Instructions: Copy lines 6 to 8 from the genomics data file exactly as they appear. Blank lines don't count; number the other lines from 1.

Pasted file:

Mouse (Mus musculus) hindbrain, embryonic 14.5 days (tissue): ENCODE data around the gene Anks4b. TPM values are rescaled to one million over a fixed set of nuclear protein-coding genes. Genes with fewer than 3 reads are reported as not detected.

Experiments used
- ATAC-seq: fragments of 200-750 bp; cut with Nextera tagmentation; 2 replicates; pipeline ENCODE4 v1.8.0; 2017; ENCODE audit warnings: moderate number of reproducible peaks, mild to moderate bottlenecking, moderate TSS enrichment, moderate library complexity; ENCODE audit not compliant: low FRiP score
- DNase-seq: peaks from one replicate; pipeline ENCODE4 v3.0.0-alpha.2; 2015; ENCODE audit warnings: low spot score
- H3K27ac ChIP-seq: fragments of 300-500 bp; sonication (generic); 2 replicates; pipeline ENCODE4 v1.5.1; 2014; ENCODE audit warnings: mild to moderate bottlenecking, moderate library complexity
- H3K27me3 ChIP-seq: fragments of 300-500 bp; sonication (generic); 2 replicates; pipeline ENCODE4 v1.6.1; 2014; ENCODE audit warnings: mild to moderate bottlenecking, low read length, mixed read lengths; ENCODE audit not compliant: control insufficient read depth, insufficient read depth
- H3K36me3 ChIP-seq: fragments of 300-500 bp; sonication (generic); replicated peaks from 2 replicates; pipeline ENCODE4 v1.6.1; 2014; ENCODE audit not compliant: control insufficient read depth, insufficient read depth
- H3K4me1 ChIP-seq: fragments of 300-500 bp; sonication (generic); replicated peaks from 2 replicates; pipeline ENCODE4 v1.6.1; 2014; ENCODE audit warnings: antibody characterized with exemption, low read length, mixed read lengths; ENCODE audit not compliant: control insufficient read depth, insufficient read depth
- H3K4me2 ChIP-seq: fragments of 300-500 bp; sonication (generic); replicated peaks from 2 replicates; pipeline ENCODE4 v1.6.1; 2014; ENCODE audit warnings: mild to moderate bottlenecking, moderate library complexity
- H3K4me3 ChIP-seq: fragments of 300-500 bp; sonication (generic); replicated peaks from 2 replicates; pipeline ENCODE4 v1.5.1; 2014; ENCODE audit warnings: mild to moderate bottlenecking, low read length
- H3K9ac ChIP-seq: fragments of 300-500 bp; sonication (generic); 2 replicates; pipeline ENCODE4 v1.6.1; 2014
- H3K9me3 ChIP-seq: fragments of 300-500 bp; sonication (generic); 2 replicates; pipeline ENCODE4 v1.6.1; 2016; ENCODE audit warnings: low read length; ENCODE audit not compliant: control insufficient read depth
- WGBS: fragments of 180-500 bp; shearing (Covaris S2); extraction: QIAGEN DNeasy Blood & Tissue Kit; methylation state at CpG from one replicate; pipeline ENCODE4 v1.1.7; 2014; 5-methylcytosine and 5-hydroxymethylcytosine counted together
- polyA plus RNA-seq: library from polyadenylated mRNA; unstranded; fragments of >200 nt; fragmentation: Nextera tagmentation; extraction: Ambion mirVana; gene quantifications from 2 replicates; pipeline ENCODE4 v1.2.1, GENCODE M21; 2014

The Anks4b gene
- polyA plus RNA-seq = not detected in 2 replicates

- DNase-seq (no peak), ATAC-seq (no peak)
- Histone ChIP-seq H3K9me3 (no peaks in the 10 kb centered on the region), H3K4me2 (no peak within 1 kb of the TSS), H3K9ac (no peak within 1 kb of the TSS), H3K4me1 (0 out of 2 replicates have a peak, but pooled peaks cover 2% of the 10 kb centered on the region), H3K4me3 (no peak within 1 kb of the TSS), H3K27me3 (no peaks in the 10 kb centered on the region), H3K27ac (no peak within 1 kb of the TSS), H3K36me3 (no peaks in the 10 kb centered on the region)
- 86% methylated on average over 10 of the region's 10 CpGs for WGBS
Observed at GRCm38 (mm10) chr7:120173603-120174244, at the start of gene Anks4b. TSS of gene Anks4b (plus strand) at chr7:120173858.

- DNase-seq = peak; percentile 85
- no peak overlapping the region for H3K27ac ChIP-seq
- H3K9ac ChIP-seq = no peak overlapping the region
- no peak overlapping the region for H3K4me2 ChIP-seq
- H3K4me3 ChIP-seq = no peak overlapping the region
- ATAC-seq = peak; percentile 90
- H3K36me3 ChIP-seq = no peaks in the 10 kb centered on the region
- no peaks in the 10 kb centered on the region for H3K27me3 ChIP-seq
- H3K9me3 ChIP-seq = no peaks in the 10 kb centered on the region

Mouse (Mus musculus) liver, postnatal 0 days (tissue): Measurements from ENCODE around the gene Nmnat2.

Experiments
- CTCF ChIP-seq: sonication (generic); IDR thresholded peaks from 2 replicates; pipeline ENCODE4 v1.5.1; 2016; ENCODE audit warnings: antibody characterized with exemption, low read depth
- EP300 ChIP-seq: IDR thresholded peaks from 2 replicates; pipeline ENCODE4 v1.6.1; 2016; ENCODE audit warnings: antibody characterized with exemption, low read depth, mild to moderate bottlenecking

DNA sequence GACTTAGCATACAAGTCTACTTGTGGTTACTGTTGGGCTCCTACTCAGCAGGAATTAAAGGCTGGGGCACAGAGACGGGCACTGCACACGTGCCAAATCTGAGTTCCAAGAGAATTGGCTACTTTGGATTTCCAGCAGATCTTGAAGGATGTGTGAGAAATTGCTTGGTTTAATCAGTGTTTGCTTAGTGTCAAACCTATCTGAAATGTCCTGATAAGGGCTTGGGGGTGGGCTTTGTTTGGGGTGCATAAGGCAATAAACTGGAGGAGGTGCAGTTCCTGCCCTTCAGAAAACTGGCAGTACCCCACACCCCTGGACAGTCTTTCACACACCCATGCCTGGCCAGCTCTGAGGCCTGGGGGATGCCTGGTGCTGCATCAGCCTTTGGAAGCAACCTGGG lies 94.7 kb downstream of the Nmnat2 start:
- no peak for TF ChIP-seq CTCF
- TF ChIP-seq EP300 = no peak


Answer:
- H3K27me3 ChIP-seq: fragments of 300-500 bp; sonication (generic); 2 replicates; pipeline ENCODE4 v1.6.1; 2014; ENCODE audit warnings: mild to moderate bottlenecking, low read length, mixed read lengths; ENCODE audit not compliant: control insufficient read depth, insufficient read depth
- H3K36me3 ChIP-seq: fragments of 300-500 bp; sonication (generic); replicated peaks from 2 replicates; pipeline ENCODE4 v1.6.1; 2014; ENCODE audit not compliant: control insufficient read depth, insufficient read depth
- H3K4me1 ChIP-seq: fragments of 300-500 bp; sonication (generic); replicated peaks from 2 replicates; pipeline ENCODE4 v1.6.1; 2014; ENCODE audit warnings: antibody characterized with exemption, low read length, mixed read lengths; ENCODE audit not compliant: control insufficient read depth, insufficient read depth